Four years ago, Juan Flores of Cox Automotive fielded a couple of skeptical questions from dealers at a meeting where he explained a then-new online tool that lets consumers calculate the value of their potential trade-in vehicles.

“So customers are evaluating their cars?” a dealer asked incredulously, wondering about the possibilities of the do-it-yourself efforts leading to overvaluations and imprecise condition reports.

Turns out, people who follow the guidelines are pretty accurate, Flores says today. He is the general manager of Autotrader’s Trade-In Marketplace, which oversees the online tool, now called Kelley Blue Book Instant Cash Offer.

Cox, which owns both Autotrader and Kelley, guarantees customers will receive the calculated amount of a trade-in, provided they follow the process and come up with a reasonably accurate valuation of their current vehicle.   

About 4.2 million people this year are expected to use the tool that typically is on dealer websites, Flores says.

The aim of the DIY valuators is to alleviate a big pain point of a vehicle transaction: the trade-in process. One survey places it last in satisfaction scoring, with many customers voicing skepticism over how dealers determine trade-in values and often thinking they’re being lowballed. (Many times, they’re not, but it’s a case of perception trumping reality.)

To allay such disagreement and discontent, “a dealer should leverage a third-party validator, such as Kelley or one of our competitors, instead of using the traditional, ‘Let me figure it out,’” Flores tells WardsAuto.

“But whichever valuation tool a dealership signs up for, it requires buy-in from the general manager all the way down to the salesperson,” he adds. “It’s not plug-and-play. You’ve got to stay at it.”

That essentially means helping consumers understand what goes into a trade-in valuation and how certain factors affect vehicle value.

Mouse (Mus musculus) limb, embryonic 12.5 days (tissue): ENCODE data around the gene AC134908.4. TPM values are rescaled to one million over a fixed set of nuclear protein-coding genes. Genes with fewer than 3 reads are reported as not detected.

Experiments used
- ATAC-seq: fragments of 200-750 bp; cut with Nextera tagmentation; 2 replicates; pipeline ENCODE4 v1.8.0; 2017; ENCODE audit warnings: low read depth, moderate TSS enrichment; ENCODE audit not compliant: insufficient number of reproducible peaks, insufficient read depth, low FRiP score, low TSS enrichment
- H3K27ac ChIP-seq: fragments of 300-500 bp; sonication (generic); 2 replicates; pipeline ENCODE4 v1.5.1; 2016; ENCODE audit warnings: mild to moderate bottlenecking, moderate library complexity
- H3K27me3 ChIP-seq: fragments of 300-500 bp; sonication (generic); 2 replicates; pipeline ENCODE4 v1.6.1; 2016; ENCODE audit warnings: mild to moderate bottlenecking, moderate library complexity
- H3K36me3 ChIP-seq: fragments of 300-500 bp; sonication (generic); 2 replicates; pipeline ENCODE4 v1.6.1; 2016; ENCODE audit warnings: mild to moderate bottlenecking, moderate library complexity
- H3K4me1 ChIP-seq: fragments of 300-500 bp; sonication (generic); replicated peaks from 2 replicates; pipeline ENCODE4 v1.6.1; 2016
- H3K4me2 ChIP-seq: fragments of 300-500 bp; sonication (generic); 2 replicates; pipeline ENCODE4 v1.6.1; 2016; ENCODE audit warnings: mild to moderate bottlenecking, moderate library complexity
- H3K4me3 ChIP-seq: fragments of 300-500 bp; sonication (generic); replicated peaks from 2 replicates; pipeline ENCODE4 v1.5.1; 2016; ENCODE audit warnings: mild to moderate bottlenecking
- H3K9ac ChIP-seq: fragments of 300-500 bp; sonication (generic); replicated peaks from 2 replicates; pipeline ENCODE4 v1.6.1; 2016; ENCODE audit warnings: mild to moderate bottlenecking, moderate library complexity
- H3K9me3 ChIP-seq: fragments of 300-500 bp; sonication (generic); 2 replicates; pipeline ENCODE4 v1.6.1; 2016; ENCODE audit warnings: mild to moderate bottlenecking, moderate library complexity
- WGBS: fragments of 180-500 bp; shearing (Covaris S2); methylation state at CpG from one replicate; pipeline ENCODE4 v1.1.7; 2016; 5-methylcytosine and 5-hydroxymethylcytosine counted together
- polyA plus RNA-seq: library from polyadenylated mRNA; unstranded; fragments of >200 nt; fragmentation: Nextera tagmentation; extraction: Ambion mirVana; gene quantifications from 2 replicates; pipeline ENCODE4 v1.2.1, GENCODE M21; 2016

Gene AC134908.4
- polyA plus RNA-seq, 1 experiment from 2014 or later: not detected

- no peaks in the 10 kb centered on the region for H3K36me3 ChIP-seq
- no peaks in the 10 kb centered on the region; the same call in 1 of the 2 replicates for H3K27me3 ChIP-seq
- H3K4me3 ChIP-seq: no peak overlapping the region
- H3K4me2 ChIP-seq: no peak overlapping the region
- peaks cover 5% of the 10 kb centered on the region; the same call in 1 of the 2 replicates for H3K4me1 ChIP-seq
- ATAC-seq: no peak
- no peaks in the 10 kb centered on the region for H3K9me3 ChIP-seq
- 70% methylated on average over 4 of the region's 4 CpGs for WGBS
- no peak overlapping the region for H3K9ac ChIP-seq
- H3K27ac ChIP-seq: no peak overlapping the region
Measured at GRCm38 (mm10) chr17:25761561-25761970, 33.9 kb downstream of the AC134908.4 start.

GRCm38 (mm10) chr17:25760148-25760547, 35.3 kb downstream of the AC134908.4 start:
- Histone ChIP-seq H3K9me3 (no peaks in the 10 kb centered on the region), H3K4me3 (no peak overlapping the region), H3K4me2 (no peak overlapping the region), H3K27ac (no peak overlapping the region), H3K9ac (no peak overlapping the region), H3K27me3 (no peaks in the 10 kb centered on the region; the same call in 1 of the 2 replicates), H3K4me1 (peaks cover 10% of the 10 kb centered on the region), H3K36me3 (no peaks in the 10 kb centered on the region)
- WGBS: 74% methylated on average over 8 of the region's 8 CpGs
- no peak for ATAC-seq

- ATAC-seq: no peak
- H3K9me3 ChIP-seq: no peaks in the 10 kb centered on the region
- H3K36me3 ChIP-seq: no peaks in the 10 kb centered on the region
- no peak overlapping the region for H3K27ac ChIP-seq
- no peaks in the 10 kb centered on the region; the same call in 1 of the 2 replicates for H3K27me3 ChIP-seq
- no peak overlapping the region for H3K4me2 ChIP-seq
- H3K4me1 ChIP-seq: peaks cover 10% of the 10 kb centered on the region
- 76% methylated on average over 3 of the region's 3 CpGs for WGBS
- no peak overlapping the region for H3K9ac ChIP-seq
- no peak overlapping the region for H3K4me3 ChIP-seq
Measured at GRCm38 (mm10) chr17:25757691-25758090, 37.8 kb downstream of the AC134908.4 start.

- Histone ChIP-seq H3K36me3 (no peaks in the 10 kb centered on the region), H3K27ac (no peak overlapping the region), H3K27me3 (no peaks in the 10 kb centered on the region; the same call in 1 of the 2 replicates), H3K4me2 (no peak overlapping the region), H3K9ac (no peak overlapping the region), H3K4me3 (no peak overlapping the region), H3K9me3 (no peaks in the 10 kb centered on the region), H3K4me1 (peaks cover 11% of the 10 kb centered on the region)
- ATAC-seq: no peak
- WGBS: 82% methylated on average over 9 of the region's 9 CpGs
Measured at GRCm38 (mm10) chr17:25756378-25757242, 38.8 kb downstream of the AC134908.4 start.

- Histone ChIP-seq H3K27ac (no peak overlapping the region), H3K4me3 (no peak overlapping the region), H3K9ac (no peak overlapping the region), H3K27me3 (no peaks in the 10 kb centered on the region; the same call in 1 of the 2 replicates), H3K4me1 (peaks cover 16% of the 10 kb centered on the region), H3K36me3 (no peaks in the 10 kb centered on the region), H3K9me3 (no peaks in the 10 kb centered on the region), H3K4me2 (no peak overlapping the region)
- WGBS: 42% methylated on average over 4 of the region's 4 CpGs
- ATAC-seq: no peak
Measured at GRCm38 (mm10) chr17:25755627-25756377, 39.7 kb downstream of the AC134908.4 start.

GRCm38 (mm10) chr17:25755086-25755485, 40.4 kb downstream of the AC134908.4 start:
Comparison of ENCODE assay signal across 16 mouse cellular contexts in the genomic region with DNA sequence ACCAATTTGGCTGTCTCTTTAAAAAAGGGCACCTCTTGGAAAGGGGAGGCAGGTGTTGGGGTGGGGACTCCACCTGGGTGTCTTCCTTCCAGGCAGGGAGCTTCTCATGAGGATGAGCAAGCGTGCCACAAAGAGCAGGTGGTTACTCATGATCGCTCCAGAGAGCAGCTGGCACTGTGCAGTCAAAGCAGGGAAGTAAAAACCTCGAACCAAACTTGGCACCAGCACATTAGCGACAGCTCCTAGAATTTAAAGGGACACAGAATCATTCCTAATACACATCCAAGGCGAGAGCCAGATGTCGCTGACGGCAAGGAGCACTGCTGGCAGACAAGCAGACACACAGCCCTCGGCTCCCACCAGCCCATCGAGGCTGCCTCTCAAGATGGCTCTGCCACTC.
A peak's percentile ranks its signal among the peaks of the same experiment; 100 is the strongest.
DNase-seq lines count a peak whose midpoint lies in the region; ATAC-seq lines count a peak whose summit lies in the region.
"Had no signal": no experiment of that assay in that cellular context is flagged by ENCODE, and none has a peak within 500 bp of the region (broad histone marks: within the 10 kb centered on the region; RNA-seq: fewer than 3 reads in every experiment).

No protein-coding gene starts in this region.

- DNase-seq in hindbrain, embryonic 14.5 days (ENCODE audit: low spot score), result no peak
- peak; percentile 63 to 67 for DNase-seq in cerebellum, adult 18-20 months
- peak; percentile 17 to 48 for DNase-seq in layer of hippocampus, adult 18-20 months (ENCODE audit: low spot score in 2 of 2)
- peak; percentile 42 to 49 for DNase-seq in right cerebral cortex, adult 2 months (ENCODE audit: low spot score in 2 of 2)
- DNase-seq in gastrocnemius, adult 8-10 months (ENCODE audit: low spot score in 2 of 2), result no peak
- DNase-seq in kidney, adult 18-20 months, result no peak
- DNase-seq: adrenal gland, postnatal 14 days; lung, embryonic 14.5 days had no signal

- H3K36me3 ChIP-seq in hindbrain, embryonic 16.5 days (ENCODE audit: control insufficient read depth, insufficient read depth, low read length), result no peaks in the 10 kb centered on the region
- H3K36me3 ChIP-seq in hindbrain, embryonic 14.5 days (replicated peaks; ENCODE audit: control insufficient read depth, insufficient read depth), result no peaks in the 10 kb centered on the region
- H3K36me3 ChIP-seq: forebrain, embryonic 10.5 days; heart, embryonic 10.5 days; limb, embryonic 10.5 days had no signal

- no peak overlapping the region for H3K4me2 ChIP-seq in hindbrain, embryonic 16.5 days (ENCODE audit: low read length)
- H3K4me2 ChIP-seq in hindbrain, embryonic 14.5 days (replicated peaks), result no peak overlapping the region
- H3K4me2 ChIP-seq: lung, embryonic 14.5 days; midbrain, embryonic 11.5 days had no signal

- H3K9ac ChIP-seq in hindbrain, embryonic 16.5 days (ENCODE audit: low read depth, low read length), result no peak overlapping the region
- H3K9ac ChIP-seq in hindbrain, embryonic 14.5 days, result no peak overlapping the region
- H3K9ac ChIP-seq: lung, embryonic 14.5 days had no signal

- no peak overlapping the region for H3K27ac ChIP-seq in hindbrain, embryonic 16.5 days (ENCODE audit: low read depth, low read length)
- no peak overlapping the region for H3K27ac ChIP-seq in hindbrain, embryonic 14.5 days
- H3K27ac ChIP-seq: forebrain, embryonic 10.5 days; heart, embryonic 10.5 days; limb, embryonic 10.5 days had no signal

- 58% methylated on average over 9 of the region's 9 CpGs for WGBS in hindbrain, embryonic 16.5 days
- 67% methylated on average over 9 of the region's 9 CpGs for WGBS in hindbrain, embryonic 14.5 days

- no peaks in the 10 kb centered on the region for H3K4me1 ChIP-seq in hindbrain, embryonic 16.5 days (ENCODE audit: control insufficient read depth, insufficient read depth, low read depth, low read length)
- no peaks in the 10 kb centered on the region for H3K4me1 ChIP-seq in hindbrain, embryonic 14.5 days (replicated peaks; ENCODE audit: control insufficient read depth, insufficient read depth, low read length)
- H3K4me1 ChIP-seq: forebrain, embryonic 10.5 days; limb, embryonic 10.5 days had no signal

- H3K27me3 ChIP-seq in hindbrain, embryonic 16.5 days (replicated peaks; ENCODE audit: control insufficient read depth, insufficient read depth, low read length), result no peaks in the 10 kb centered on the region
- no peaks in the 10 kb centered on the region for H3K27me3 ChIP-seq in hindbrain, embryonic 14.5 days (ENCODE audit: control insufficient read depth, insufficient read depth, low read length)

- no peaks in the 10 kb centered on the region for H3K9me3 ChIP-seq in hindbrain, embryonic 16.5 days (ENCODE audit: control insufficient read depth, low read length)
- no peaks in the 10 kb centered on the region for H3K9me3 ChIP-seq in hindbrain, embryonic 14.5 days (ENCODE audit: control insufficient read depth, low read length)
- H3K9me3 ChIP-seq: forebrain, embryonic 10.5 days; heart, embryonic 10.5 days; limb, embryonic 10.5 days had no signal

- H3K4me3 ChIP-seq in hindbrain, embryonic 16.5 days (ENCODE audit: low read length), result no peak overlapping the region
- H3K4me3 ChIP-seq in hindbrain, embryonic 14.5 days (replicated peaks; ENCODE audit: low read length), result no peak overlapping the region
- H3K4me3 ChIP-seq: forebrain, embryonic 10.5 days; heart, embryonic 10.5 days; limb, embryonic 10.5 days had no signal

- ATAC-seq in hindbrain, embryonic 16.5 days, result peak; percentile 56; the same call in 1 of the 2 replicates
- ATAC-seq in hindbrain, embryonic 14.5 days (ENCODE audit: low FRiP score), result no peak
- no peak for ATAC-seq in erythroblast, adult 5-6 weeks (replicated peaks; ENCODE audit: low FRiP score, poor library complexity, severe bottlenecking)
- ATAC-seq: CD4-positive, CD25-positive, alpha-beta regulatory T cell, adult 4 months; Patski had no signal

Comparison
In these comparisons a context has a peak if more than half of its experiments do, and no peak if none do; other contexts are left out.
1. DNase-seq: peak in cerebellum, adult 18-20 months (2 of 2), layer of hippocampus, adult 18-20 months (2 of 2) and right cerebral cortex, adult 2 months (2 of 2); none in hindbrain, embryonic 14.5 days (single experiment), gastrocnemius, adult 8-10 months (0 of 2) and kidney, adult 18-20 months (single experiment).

“Follow a standardized process, and manage consumer expectations,” Flores says. “Dealers who do that with trade-ins are able to monetize it through higher sales conversions.”

Some dealers could do a better job of educating consumers on the elements of a trade-in, he says. “Help a customer understand that something such as a mismatched tire affects the value. Same with those dents and dings that occurred over a five- or six-year ownership.”

Accuracy of consumers appraising prospective trade-ins on their own depends on a few factors. One of them is entering the vehicle identification number. The VIN precisely identifies a vehicle, its trim level and more.

Then there are a series of questions the customer is asked to determine the condition of the car. Those include whether a full set of keys and fobs is available, whether occupants have smoked in the car and if maintenance records exist.  

Much of the success of the online valuation involves “creating a condition quiz that is engaging and allows the consumers to really understand how to depict their cars,” Flores says.

How often does a person arrive at a dealership in a vehicle in a condition that doesn’t match what was submitted on the trade-in valuator?

“It happens,” Flores says. “It’s the minority of the time, but it still happens. When it does, the dealership and customer should partner in doing a walk-through to reassess the condition of the vehicle. You can define that as transparency.”

Differences of opinion on vehicle’s value aren’t the only thing that can hinder a trade-in, he adds. Another is negative equity.

With increasing vehicle prices and longer loan terms stretched out to keep monthly payments palatable, a car owner can become upside down on a loan in a trade-in situation.

That happens when the remaining loan amount is greater than the value of the vehicle. It can impede someone from trading in a vehicle for another one.

“If you drop an extra $3,000 to $5,000 of negative equity into the deal, that’s an impediment,” Flores says. “But if you have a customer that isn’t credit-challenged, that isn’t always a big deal on a 60-month loan.”

He lauds dealers for knowing how to reposition an upside-down customer into a less-expensive vehicle or a more-affordable used vehicle.

“Dealers are magicians at that. They take all the input, put customers in vehicles that meet their budgetary limits and make their day.”

sfinlay@wardsauto.com